REFERENCE MARK The changing business model of auto shows
The changing business model of auto shows
There have been a lot of think pieces written recently predicting the demise of the big-time auto show. Reasons include the rise of self-driving cars, car-sharing, and anonymous electric vehicles that could siphon the joy out of car ownership. Long term, these prognostications might be right. But for now, people still see the purchase of a car as special, and an auto show is the best place to see all the sheetmetal in one place.
Some automakers are leading a shift away from auto shows. At last fall’s Frankfurt Motor Show, Nissan, Peugeot, Fiat, Volvo, Jeep, Mitsubishi, and Infiniti all gave the Messe Frankfurt a pass. Likely it’s because German brands carry 60 percent domestic market share (no foreign brand has more than 3 percent share), and therefore the show was seen as a poor investment. Also, the show is a political swamp—where non-german automakers’ press conferences are relegated to distant halls and pegged against the home team’s preferred schedule.
Similarly, Porsche, Mercedes, and BMW have pulled out of the Detroit auto show, mostly because they do relatively little business in the Detroit metro area and it costs $100 per chair to get a union tradesman to set up a press conference. Other automakers walked away from Detroit because they had nothing new to announce, they hate being stuck in frigid Detroit in January, and the show directly competes against CES. The latter two reasons are why the show is considering moving its dates to October.
And for its media days, the Los Angeles Auto Show renamed itself Automobility LA (with an affiliated autonomous-car conference) because it wants to seem at the forefront of self-driving cars but also because its second-tier vehicle introductions failed to generate sufficient media buzz, and it needed to rebrand.
Some believe auto shows are on the decline because we’ll all be in selfdriving or shared cars within the next decade—which will make personal car purchasing obsolete. And for that reason, the L.A. show organizers look prescient. But as the fatal autonomous Uber vs. pedestrian accident in Tempe, Arizona, in March evidences, we might not be on that fast track to autonomy. (Revisit my column in the March issue for a refresher course on that topic.)
Let’s not forget the inherent business model of the regional auto show. It’s not about about concept cars; it’s about building dealership traffic with purchase intenders. Sure, there are pricing pressures on every automaker’s marketing budget. But there’s no ignoring the sizable downstream revenue that comes from consumers being able to view acres of sheetmetal without feeling pressured to buy.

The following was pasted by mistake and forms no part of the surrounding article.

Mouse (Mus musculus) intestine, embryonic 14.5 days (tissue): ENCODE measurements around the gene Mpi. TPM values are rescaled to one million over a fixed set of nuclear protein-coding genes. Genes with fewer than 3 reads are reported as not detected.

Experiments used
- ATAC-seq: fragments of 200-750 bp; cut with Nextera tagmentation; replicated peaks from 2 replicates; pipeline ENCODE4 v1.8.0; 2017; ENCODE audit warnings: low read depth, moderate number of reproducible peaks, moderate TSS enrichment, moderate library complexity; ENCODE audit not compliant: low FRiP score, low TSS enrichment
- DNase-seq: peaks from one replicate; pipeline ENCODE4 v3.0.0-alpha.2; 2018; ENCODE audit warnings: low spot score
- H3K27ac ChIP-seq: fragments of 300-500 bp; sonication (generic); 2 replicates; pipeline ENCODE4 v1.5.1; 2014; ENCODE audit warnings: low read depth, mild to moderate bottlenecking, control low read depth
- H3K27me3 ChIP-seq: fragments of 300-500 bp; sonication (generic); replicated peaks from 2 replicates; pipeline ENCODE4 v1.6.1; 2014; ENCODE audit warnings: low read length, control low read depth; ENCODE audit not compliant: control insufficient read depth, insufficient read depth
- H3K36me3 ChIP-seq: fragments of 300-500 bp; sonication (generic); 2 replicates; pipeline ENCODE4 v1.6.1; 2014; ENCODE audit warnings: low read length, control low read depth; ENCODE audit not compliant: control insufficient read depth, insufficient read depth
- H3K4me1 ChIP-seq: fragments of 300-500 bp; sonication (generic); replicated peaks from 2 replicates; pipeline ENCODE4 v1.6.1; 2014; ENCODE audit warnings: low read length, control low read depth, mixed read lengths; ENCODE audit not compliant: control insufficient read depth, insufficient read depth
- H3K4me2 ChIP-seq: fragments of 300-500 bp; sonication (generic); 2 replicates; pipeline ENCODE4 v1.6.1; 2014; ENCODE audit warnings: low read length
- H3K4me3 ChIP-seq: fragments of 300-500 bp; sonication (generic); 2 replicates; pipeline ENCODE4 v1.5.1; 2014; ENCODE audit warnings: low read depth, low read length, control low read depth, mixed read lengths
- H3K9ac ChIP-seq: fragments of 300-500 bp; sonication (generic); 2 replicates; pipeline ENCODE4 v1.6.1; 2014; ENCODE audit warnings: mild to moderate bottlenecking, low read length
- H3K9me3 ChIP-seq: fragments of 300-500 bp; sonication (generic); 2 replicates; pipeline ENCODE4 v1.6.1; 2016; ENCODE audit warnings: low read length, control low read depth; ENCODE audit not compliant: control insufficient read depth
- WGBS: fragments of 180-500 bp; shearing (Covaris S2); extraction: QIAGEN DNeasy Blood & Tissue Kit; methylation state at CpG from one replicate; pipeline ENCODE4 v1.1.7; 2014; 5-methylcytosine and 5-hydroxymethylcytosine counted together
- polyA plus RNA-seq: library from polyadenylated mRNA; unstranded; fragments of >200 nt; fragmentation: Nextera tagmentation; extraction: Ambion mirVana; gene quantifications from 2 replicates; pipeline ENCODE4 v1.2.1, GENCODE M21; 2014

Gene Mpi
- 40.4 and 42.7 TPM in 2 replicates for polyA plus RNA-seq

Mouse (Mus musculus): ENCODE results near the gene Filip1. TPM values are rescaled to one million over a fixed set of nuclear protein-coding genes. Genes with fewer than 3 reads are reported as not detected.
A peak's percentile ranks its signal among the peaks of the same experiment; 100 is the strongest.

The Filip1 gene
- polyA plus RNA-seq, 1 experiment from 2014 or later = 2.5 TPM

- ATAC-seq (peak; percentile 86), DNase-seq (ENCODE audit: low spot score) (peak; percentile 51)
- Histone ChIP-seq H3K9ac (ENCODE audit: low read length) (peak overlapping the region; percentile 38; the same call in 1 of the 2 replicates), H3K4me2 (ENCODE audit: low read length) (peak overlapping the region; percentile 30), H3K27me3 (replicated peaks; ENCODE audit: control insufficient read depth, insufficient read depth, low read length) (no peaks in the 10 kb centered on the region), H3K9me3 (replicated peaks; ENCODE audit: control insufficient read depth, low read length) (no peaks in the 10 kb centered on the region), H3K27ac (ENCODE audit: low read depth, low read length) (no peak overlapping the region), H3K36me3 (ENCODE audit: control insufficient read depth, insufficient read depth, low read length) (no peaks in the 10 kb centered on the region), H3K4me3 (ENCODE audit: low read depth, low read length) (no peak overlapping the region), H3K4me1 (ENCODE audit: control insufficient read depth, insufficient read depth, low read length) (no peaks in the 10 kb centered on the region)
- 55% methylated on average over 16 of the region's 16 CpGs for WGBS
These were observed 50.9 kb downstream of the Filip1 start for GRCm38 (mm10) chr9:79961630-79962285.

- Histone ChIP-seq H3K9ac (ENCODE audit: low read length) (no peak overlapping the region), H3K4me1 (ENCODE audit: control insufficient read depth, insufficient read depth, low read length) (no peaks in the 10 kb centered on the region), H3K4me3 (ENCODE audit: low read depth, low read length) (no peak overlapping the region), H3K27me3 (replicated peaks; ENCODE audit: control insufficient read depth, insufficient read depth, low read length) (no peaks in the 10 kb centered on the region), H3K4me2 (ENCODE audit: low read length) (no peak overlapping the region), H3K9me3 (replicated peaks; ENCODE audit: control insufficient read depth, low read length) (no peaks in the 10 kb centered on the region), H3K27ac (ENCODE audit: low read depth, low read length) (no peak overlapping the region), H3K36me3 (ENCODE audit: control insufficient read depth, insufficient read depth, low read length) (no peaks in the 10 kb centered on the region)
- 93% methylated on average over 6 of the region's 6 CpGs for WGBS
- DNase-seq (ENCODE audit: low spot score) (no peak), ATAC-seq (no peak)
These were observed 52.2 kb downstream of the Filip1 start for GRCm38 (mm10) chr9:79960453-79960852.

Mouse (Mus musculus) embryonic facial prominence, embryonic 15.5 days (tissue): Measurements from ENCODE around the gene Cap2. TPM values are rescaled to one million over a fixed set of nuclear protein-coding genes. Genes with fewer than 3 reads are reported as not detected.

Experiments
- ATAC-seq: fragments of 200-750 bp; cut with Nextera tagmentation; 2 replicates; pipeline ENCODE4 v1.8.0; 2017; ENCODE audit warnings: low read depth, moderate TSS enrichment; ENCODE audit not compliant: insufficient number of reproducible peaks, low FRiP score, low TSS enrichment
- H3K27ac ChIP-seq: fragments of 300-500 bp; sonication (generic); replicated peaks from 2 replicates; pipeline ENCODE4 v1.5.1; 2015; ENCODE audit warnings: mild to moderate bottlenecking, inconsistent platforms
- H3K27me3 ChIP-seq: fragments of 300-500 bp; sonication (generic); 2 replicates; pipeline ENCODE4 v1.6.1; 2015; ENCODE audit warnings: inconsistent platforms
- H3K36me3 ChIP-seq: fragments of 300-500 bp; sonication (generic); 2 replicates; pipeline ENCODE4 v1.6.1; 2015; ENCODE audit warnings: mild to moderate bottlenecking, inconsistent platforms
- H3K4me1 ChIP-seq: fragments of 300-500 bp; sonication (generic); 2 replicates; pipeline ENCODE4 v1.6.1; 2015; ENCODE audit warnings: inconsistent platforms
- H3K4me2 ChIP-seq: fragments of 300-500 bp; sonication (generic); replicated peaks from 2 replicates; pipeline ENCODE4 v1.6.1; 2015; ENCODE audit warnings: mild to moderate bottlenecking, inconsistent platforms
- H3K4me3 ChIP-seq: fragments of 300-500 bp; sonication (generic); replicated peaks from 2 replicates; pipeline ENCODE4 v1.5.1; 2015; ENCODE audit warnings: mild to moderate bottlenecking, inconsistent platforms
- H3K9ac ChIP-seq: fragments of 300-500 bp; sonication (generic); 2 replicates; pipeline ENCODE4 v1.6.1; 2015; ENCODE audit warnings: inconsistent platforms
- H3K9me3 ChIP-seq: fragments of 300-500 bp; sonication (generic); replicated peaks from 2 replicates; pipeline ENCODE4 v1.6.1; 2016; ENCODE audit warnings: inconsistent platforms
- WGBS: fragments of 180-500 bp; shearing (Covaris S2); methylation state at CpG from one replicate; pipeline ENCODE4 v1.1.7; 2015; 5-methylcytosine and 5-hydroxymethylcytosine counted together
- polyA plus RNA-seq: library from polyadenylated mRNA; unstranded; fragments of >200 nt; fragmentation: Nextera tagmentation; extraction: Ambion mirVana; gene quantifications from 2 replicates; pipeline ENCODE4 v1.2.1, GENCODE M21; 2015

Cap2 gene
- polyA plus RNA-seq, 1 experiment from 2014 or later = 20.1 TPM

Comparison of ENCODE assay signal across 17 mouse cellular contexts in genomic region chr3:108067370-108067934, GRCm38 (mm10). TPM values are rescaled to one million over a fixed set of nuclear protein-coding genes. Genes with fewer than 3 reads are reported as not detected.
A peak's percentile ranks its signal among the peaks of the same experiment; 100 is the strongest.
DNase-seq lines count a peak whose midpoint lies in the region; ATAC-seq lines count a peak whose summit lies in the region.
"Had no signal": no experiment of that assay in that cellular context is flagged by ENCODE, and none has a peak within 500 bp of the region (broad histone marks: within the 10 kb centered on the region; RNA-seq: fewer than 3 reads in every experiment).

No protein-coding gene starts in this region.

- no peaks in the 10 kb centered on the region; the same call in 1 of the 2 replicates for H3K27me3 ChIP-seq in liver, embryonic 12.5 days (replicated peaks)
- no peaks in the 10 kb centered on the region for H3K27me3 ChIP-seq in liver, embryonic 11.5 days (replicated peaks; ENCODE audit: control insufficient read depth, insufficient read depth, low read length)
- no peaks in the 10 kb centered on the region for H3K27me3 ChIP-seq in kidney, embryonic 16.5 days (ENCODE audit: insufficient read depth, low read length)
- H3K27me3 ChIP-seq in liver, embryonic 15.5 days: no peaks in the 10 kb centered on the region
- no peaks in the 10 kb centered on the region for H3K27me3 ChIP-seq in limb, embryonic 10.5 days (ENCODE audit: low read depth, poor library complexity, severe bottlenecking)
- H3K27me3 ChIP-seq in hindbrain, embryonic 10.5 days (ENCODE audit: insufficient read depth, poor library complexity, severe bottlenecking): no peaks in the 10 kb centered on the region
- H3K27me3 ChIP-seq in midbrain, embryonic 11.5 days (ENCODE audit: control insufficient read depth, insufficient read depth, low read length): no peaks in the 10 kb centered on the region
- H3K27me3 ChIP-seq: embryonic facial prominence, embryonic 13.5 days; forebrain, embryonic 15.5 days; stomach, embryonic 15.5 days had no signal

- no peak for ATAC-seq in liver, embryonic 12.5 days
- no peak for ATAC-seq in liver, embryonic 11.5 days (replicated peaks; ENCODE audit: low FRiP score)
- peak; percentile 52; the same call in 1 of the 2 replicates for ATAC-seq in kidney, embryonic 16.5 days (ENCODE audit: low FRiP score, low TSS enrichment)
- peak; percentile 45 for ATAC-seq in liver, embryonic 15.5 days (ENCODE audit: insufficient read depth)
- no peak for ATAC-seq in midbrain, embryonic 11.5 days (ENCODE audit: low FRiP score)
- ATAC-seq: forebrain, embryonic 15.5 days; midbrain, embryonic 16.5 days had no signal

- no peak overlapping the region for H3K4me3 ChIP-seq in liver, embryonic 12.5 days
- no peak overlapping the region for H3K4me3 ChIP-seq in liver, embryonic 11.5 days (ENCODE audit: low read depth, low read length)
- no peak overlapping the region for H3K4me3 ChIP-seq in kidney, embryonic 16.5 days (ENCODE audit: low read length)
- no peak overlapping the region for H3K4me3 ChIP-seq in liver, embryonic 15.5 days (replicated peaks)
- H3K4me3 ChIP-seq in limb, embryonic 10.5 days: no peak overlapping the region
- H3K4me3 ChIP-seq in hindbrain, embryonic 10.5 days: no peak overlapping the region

The L.A. and New York auto shows have generated 1 million turnstile counts for decades. (Recessions slow attendance a bit, but there’s a rebound when the economy recovers.) And despite being held in the grip of winter, Chicago and Detroit are close behind in attendance. You know a car show is healthy when floor space has grown by 75,000 square feet in the past two years, as Chicago’s has. And hundreds of thousands of Chicagoans braved Snowmageddon to check out the new Chevy Silverado— which had been unveiled the month before in Detroit.
Some could argue, “Of course you’re
gonna love auto shows. Motor Trend sponsors about 20 of them.” And those folks would have a point. Motor Trend produces regional auto shows—from Milwaukee to Memphis, from Anaheim to Orlando—because it’s good business. Not only is attendance on the rise, but the percentage of folks deep into the “purchase funnel” who attend local auto shows is also really high, and it’s not wavering. Data from Foresight Research shows that nearly a halfmillion folks who attended auto shows last year moved much further into the buy-it-now headspace after attending. Can’t argue with results.
During a typical year, automakers sell between 15 million and 17 million vehicles in the U.S. When healthy, the car industry is a $600 billion retail business, year in, year out. There’s no sign of that diminishing.
Look, if auto shows were dying, we’d see the public voting with their shoe leather (as is the case with declining movie theater attendance). But for now, the turnstile counts remain strong. Yes, auto shows and automakers are adjusting their business model to account for the changing competitive landscape, internet shopping, social media, and virtual reality. What we’re seeing is that Americans still want to see the sheetmetal, sit in the seats, and kick the tires. n
We might not be on the fast track toward autonomy— or the decline of auto shows.